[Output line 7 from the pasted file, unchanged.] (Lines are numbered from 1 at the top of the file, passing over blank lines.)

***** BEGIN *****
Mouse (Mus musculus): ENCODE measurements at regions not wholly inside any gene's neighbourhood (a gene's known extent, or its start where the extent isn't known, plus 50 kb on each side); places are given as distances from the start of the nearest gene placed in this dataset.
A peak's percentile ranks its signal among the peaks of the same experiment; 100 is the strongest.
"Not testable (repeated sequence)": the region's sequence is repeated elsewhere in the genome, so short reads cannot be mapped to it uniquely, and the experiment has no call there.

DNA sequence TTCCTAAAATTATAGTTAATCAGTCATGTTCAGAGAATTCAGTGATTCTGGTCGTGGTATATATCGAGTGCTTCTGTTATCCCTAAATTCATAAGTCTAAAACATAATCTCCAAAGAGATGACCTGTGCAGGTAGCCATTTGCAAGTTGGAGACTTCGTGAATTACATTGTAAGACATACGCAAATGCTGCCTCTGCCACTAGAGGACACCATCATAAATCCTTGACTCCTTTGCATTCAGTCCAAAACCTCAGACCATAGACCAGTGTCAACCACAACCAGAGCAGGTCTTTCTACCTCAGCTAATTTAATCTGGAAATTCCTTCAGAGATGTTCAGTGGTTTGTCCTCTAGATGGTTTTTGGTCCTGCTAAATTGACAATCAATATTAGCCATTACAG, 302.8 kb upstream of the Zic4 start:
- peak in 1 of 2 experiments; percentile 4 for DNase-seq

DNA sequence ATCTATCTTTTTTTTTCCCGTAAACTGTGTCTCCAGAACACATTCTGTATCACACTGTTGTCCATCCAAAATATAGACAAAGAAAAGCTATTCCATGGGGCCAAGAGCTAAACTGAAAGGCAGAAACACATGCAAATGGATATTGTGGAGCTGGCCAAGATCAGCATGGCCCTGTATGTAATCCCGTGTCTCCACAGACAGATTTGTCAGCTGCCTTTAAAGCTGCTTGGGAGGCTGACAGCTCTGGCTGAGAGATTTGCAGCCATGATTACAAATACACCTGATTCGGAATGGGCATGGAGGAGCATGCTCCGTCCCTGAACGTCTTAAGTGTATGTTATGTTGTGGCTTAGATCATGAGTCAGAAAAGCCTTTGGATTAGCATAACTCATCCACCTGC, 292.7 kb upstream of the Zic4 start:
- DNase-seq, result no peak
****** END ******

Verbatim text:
- DNase-seq, result no peak